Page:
Verizon, another mobile carrier service, went on a selling spree too with the sale of HuffPost, Yahoo and AOL to private equity groups and decided to focus on its investments in 5G technology. Even Fox operates as a trimmed-down media company now after selling its entertainment business to Disney in 2017. AT&T itself sold its anime video unit Crunchyroll to Sony for $1.2bn in December 2020.

On the other hand, one could argue that consolidating all businesses under one roof could streamline operation and revenue channels. That is another lesson to take away from the Disney-Fox acquisition, when you look from Disney's point of view. 

The world is witnessing a rapid transition in media and entertainment businesses, most of which is precipitated due to the rise in Netflix and other alternate media outfits. So if you are a part of the old media, the most obvious bet is to bring a shift from theatrical distribution towards subscription-based distribution channels. Distribute programmes though paid television and multiple paid windows rather than offering multi-channel packages. 

Which is what AT&T did (or attempted to do) with the Time Warner acquisition. So why is it that after less than three years since that acquisition, AT&T is marching towards another hefty purchase with Discovery? What is different this time around?

 

The Discovery's Landing

Discovery has famously relied on lifestyle and other non-fiction content. Its content is heavy with reality television, like unscripted cooking and home-renovation shows that are of particular liking to a certain class of the audience.  

But most importantly, it has gained sizable traction in its streaming service called Discovery+ which reached 15 million subscribers recently. HBO and HBO Max combined, have a global subscriber base of 63.9 million. So, we are essentially looking at a joining of forces by both camps to compete with the heavy hitters in the streaming space, like Netflix which alone commands over 200 million subscribers. 

Both AT&T and Discovery have been faced with challenges in the traditional TV business with retaining customers who are bailing on cable TV and satellite connections. This also explains AT&T's increased obsession with its streaming-video strategy and immense importance on the growth and marketing of HBO Max. Teaming up with Discovery, therefore, supplements the streaming reach of AT&T. 

But at what cost?

 

 

The Cost of Unwinding Crown Jewels

For a company that is heavily debt-laden, funding another acquisition is hardly conducive to financials. Even if WarnerMedia's revenue-generating capabilities are substantial ($8.5bn as of last quarter only) and the post-merger profits could be promising, the combined subscription base of HBO Max and Discovery+ isn't anywhere close to that of Netflix or Disney+ as of now.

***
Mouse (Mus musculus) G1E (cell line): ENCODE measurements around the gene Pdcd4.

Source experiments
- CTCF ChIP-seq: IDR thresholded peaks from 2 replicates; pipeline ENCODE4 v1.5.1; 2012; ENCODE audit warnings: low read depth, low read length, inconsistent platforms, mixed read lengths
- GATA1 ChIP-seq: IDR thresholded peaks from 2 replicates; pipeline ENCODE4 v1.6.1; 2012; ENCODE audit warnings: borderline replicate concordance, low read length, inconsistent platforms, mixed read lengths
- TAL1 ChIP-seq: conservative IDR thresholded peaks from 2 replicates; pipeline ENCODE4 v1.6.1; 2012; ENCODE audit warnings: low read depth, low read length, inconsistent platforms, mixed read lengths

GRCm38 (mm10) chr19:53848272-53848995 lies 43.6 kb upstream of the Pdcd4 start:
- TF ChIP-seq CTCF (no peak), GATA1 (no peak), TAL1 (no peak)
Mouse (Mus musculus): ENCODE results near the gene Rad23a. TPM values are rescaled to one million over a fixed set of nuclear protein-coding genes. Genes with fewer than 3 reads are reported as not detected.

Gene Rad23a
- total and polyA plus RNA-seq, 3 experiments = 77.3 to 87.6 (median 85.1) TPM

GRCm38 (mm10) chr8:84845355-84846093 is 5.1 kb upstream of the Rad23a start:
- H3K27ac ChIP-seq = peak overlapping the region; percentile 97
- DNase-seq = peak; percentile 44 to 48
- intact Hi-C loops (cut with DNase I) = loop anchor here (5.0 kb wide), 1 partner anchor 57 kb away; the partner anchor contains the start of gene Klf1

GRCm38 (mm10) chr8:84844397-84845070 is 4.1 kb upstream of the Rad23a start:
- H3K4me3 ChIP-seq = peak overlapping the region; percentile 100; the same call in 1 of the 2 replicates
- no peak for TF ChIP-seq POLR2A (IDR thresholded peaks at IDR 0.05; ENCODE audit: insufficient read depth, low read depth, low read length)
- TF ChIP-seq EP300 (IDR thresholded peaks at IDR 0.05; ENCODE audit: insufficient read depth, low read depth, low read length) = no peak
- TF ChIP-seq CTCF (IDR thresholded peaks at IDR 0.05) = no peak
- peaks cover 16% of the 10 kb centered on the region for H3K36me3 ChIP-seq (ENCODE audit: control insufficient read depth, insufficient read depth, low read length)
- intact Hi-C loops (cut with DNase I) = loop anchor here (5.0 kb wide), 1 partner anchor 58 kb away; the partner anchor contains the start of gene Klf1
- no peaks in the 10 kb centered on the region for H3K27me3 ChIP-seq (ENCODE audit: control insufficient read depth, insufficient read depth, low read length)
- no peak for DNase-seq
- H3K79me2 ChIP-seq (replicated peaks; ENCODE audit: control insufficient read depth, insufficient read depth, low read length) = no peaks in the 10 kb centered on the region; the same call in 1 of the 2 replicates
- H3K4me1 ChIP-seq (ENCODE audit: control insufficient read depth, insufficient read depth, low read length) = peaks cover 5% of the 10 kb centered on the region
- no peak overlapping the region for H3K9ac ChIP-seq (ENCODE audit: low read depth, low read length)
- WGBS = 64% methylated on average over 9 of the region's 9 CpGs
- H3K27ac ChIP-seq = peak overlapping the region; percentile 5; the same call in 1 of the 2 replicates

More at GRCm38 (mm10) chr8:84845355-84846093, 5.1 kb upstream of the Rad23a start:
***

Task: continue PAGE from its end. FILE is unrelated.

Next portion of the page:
HBO Max also has one of the highest subscription prices in the market ($15 compared to $8 each for Netflix and Disney+). As the pandemic gradually recedes and lockdowns get lifted, more and more audiences may be inclined to shed cabin anxiety and throng to the theatres rather than continuing to stream content online. If Netflix's recent drop in quarterly earnings are any indication, then AT&T might hit a snag on the road to profits post merger. 

There are legal considerations too. The 2018 acquisition of Time Warner came under heavy federal scrutiny due to distortion in market play and possible antitrust issues. It could happen again with two big companies like Discovery and AT&T combining. 

On the contrary, breaking down silos within a giant corporation could have its own benefits. Subscribers of HBO Max who are paired with AT&T's phone and broadband services, could be persuaded against cancelling if they knew new content (by Discovery+) was in the offing. The merger could also have CNN racing on a bigger scale with rivals like Fox and Comcast's NBC in the online news streaming segment. 

However, a lot of questions remain unanswered regarding the details of the reported merger. Until they are answered, the biggest takeaway is the fact that AT&T is putting more skin in the game to chase its dream of streaming dominance. 

FIN.